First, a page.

SAN DIEGO (CBSNewYork/AP) — Jon Lester agreed Tuesday night to a $155 million, six-year contract with the Cubs, the first big deal of the offseason involving a top-level starting pitcher and one Chicago hopes will help end more than a century of frustration at Wrigley Field’s Friendly Confines.
Lester’s contract, agreed to on the second day of baseball’s winter meetings, contains an option for 2021 that, if it becomes guaranteed, would make the deal worth $170 million over seven seasons. The average annual value of $25.8 million is the second-highest for a pitcher behind Clayton Kershaw’s $30.7 million as part of a $215 million, seven-year deal with the Los Angeles Dodgers that began this year.
The Cubs beat out the Boston Red Sox, who offered $135 million over six years, according to WFAN and CBSSports.com baseball insider Jon Heyman. The San Francisco Giants’ offer was for six years and $150 million, Heyman reported.
“It’s not often you get to win the lottery, and we won the baseball lottery this year,” new Cubs manager Joe Maddon said. “Now it’s up to us to put it into effect.”
A three-time All-Star who turns 31 next month, Lester won two World Series titles with Boston. The left-hander joins a long-suffering team with a promising core of young players and a top-tier manager, Maddon, who left Tampa Bay and signed a $25 million, five-year contract with the Cubs.
Now, Chicago has an ace to lead the rotation as it tries to end a run of five straight losing seasons and a championship drought that dates to 1908.
Lester was dealt by the Red Sox to Oakland at the trade deadline in July and helped the A’s reach the playoffs for the third straight year before a 9-8, 12-inning loss to Kansas City in the AL wild-card game. He went 16-11 with a career-best 2.46 ERA and 220 strikeouts last season and is 116-67 with a 3.58 ERA in nine big league seasons.
He also had also been sought by the Los Angeles Dodgers. The New York Yankees were mentioned this week as a potential dark horse, but nothing ever materialized.
Lester is headed to a team that hasn’t made the playoffs since 2008, but he knows Cubs president of baseball operations Theo Epstein and general manager Jed Hoyer from their time together in Boston.
Maddon had been used to small payrolls in Tampa Bay.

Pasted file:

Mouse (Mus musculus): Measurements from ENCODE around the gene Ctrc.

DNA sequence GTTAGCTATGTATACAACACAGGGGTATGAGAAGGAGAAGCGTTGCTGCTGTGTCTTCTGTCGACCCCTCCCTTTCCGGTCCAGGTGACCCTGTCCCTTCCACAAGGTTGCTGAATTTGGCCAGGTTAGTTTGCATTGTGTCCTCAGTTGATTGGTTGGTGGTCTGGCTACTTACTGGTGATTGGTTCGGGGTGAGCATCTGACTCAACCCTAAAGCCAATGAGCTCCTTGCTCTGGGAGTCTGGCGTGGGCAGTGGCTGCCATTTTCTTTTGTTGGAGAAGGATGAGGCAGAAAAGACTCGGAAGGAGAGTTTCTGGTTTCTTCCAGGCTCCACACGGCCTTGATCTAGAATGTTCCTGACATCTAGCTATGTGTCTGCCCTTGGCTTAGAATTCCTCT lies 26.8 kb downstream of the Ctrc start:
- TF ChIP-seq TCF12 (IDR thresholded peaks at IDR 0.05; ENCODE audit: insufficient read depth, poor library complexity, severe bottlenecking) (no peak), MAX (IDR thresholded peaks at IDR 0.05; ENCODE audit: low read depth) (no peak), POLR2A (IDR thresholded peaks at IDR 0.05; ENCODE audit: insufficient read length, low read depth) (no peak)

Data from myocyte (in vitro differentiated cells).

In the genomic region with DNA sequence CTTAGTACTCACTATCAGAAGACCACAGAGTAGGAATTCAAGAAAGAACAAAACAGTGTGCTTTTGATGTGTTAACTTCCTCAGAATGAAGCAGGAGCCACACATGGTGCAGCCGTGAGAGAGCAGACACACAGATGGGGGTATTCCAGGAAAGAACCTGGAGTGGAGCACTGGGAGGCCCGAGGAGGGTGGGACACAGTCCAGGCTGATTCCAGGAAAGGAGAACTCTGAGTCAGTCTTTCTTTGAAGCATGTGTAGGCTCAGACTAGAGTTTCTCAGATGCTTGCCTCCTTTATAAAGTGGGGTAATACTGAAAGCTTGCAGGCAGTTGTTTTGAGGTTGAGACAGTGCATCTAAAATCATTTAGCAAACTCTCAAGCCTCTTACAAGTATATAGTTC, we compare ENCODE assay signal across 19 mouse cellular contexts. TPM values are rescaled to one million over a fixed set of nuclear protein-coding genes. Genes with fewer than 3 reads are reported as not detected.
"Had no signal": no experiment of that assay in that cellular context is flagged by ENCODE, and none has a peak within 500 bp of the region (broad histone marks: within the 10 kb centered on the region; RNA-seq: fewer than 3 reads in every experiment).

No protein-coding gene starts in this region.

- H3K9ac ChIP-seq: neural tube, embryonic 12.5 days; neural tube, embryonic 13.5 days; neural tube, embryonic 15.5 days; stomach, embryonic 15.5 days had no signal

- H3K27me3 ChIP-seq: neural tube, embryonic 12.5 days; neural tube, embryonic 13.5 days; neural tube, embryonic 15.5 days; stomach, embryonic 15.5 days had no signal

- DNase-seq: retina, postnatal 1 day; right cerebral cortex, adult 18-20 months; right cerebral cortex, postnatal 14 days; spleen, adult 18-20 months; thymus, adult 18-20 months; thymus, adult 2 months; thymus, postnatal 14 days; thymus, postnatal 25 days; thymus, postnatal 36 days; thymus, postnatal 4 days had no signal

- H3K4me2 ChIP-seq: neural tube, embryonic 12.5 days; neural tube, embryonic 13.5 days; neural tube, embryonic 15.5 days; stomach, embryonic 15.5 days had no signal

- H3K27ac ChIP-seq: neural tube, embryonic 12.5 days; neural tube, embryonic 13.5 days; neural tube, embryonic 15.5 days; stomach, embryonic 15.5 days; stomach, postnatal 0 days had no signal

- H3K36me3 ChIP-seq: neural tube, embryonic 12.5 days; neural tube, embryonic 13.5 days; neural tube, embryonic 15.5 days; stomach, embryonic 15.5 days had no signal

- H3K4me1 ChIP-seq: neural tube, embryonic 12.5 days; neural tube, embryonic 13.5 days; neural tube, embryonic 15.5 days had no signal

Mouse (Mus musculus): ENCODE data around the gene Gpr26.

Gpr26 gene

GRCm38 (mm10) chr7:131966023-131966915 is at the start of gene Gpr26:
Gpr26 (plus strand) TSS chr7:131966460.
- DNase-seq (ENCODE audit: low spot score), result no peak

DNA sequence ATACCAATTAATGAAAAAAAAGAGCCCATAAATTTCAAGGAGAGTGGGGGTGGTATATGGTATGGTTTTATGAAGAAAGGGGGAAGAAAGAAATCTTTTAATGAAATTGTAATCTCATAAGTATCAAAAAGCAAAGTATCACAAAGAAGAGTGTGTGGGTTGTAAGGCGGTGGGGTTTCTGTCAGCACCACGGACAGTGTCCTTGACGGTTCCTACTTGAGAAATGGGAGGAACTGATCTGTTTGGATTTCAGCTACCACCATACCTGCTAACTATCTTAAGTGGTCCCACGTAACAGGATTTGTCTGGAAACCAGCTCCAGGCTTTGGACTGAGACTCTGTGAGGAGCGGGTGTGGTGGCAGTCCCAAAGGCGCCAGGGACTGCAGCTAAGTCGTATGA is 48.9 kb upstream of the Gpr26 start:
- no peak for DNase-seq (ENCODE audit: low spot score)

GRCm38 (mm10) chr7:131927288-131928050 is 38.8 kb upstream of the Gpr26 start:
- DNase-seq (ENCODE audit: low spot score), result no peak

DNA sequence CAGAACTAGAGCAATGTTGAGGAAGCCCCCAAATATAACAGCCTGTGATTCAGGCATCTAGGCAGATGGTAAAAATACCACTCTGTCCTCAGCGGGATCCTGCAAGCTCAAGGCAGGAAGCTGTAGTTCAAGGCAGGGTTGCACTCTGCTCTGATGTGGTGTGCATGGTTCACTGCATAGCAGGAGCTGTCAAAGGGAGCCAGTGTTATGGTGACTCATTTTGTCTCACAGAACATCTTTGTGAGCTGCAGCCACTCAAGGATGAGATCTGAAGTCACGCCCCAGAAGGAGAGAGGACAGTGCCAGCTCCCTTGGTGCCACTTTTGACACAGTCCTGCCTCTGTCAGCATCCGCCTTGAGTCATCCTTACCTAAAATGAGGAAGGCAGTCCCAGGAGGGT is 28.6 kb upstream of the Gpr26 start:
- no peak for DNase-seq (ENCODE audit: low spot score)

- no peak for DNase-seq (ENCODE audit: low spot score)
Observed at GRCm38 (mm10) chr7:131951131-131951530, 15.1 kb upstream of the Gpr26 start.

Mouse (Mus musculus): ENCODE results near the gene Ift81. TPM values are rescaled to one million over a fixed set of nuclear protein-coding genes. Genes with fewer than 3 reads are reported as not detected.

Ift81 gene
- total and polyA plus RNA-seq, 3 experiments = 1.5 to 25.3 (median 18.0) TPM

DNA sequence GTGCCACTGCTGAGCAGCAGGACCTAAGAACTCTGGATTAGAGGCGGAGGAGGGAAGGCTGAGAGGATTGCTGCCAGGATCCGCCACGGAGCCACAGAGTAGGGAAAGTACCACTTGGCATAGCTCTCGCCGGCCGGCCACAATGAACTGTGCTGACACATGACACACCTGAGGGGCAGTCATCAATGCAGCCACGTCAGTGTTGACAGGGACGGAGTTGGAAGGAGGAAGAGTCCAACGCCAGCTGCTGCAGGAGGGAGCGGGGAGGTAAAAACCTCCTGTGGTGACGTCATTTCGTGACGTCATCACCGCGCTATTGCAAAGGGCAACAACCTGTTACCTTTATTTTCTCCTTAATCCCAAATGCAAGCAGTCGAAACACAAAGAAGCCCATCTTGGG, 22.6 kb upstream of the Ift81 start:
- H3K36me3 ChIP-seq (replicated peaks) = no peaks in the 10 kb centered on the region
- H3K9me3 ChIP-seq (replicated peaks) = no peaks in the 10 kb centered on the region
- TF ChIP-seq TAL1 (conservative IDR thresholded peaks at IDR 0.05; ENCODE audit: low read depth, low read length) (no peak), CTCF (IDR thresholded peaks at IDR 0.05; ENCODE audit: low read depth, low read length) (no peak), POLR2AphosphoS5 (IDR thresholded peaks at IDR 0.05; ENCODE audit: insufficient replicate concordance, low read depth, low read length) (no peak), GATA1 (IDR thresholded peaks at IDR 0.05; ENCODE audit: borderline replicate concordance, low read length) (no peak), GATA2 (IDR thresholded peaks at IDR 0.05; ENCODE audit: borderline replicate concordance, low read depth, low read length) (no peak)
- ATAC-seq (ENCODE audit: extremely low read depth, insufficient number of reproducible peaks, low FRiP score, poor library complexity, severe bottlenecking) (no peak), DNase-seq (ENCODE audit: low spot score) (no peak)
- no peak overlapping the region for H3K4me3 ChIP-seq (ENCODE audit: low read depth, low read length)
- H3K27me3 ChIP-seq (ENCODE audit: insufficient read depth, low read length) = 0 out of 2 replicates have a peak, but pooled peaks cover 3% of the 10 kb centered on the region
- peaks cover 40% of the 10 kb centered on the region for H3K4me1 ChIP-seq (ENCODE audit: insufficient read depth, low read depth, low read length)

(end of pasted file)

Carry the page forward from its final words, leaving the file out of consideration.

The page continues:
“I’ve not been on this side since my days with the Angels, when I got an email in Italy that we had signed Vladimir Guerrero,” said Maddon, who was a coach in Anaheim before switching to Tampa Bay. “I think that definitely sends that message how Theo and the group feel about this particular group. But understand, we have a lot of young players that have to grow up as quickly as possible. But having Jon there adds to the flavor and the possibility.”
The Cubs’ management is making over the team in a big way.
Chicago has a pending $20 million, two-year deal with right-hander Jason Hammel, traded by the Cubs to Oakland last summer. Earlier Tuesday, the Cubs acquired All-Star catcher Miguel Montero from Arizona for minor league right-handers Jeferson Mejia and Zack Godley — a deal that added $40 million in payroll over the next three years.
Chicago’s rotation is likely to also include Jake Arrieta, Travis Wood, and Kyle Hendricks.
The Cubs also have a pair of All-Stars in the batting order in first baseman Anthony Rizzo and shortstop Starlin Castro and expect improved performances from young sluggers Javier Baez and Jorge Soler. Ahead is another wave of prospects that includes third baseman Kris Bryant and shortstop Addison Russell.
Maddon hopes an addition such as Lester helps change the mindset in the clubhouse when spring training starts in February.
“It definitely makes it more believable to everybody else in that room,” he said. “I’ll stand up and make the same speech regardless, but when you have it backed up by that particular kind of presence, it adds to it.”
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